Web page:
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by Cayce Callaway
Thursday, Apr. 26, 2001 at 6:23 PM
New group making progress in the world of social justice.
errorGood things can happen when people hang out together, read and drink beer. Like, for instance, the Hip Hop Congress, a year-old organization spawned at USC during just such a session. Jordan Bromley and his pal Ron Gubitz came up with the idea after Ron returned from a Hip Hop conference where he had a near religious experience with hip hopper Mos Def. After a performance, Gubitz approached the rapper and said "Hey, I'm a white Jewish kid from Bloomington Indiana , how do I fit into hip hop?" Mos Def looked at him and said "you're here right now." Ron came back from the conference with a vision that he shared with Jordan. Jordan laughs as he recollects his response. "Yeah, whatever, if you ever need help, let me know." He chuckles again, "I remember saying that."
The joke is that Jordan, a senior English/Creative Writing major at USC, now spends the bulk of his days on the endeavor that he sees as boosting consciousness through the message of hip hop. After launching a website (www.hiphopcongress.com) and fleshing out their philosophy, the group filed for non-profit status and started to branch out, adding 14 chapters around the country in less than a year, including one at Columbia, Brandeis, Umass at Amherst and Indiana.
Their work revolves around what they see as a growing enlightenment sweeping the hip hop movement. He differentiates between what he calls "conscious hip hop" and "gangsta rap" although he's quick to point out they both have their place in the awareness raising Hip Hop culture. Of the former, he says, people start off listening to the music and then come around to hearing the lyrics. Of the later, he sees the media criticism as misplaced, targeting the artists who are responding to their surroundings rather than the unjust political and social
systems in which they live. "Why are we going against people who are telling everybody else how it's going instead of going against the people who are making it happen?"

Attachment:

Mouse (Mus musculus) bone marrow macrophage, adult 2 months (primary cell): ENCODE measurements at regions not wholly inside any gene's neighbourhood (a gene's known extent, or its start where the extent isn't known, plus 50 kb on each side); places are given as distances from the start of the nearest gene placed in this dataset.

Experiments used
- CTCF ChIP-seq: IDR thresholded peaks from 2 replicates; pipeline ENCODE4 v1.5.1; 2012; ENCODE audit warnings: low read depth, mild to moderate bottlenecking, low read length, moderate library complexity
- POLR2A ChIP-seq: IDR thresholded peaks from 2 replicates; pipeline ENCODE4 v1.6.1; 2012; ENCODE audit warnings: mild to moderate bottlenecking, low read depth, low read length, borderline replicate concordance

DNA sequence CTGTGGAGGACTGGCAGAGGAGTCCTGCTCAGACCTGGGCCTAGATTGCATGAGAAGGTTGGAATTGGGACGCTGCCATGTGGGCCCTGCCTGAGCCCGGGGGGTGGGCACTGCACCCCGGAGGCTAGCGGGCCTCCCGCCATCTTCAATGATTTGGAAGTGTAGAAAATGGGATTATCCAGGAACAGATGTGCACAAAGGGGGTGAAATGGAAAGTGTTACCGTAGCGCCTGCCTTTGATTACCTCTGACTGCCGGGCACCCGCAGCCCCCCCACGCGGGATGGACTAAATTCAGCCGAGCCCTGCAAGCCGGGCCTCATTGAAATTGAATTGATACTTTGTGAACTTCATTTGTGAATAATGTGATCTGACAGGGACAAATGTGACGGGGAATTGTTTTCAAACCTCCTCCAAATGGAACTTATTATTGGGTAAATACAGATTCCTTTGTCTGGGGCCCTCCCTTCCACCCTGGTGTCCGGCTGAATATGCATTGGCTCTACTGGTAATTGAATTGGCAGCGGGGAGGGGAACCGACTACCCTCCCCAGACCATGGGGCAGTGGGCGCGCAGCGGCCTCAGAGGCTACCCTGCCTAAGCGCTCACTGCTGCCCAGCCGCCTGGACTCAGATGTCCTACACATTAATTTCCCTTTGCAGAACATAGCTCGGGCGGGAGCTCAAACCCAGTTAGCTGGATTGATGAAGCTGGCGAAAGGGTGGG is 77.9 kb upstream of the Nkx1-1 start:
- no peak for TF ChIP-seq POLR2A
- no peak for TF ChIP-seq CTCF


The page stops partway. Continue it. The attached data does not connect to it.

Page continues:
Their website is dotted with quotes by artists ranging from Mos Def and Talib Kweli to Bob Marley, the musician Bromley credits with being "the philosophy of Hip Hop." Marley's quote "Don't forget your history. Know your destiny." is front and center on the home page. The message of Hip Hop, Jordan says, delivered in a variety of beats and techno gymnastics, "changes people."
Indeed, the website is looking to do just that. Links lead to pages as diverse as Science, Music and Words of Life, a page with a brief statement about the beliefs of most of the world's major religious practices. The icon that reads "Think" has a rollover graphic that pops up "Think for Yourself." The site is updated often and offers information as varied as concert dates around the country, book reviews and the content of the Free Trade Agreement of the Americas.
On a practical level, they are seeking to establish themselves as a "clearinghouse" for groups working for social justice, equality and awareness. "We'd like to be the hub that people come to in order to start doing something in their community." He sees them as a "network of programs we get people to and a network of people we start programs with," equipping groups with the confidence working within a larger network can provide. They have two mainstay events - the Awareness Festival, a lunchtime gathering at a public venue where students/workers have the opportunity to meet and talk to representatives of established socially conscious groups (the USC event allowed hundreds of students to talk to 30 different organizations) and the Elements Show, a concert-like blend of dancing and rap, often, as was the case with the recent LA event, showcasing local talent.
If their first year is any indication, they should be very successful in their drive to disseminate awareness. Their well-planned functions go off without a hitch, lacking the muddled organization that often plagues other similar events. With their youth, passion and idealism as a driving force and natural organizers like Bromley guiding the helm, they truly should achieve their goal of "making the world a better place."
The last paragraph on their home page finishes with another Marley quote, "If you get down and quarrel every day, you're saying prayers to the devils I say. Why not help one another on their way? Makes it much easier." Words the Hip Hop Congress means to live by.
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